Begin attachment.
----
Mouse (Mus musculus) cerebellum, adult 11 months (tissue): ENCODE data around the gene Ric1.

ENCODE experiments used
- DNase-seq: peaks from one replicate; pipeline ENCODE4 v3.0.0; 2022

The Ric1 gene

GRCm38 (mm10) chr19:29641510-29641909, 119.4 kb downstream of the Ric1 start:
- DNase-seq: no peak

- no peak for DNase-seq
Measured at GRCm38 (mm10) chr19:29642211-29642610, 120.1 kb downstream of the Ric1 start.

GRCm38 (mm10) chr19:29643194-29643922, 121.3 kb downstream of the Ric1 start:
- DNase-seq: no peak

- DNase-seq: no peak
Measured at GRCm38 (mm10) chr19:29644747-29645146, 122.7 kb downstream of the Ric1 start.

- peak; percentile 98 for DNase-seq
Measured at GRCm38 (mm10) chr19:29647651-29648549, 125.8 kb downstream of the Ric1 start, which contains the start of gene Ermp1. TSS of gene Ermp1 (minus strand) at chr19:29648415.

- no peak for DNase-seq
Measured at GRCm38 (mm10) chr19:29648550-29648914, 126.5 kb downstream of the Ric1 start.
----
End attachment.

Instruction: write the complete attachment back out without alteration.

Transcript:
Mouse (Mus musculus) cerebellum, adult 11 months (tissue): ENCODE data around the gene Ric1.

ENCODE experiments used
- DNase-seq: peaks from one replicate; pipeline ENCODE4 v3.0.0; 2022

The Ric1 gene

GRCm38 (mm10) chr19:29641510-29641909, 119.4 kb downstream of the Ric1 start:
- DNase-seq: no peak

- no peak for DNase-seq
Measured at GRCm38 (mm10) chr19:29642211-29642610, 120.1 kb downstream of the Ric1 start.

GRCm38 (mm10) chr19:29643194-29643922, 121.3 kb downstream of the Ric1 start:
- DNase-seq: no peak

- DNase-seq: no peak
Measured at GRCm38 (mm10) chr19:29644747-29645146, 122.7 kb downstream of the Ric1 start.

- peak; percentile 98 for DNase-seq
Measured at GRCm38 (mm10) chr19:29647651-29648549, 125.8 kb downstream of the Ric1 start, which contains the start of gene Ermp1. TSS of gene Ermp1 (minus strand) at chr19:29648415.

- no peak for DNase-seq
Measured at GRCm38 (mm10) chr19:29648550-29648914, 126.5 kb downstream of the Ric1 start.